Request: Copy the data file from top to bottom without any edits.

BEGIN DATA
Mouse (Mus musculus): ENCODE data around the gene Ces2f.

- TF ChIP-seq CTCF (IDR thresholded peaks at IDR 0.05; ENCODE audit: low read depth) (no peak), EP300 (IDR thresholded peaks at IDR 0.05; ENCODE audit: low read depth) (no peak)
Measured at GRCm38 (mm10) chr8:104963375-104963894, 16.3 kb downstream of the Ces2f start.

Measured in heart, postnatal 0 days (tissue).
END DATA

Mouse (Mus musculus): ENCODE data around the gene Ces2f.

- TF ChIP-seq CTCF (IDR thresholded peaks at IDR 0.05; ENCODE audit: low read depth) (no peak), EP300 (IDR thresholded peaks at IDR 0.05; ENCODE audit: low read depth) (no peak)
Measured at GRCm38 (mm10) chr8:104963375-104963894, 16.3 kb downstream of the Ces2f start.

Measured in heart, postnatal 0 days (tissue).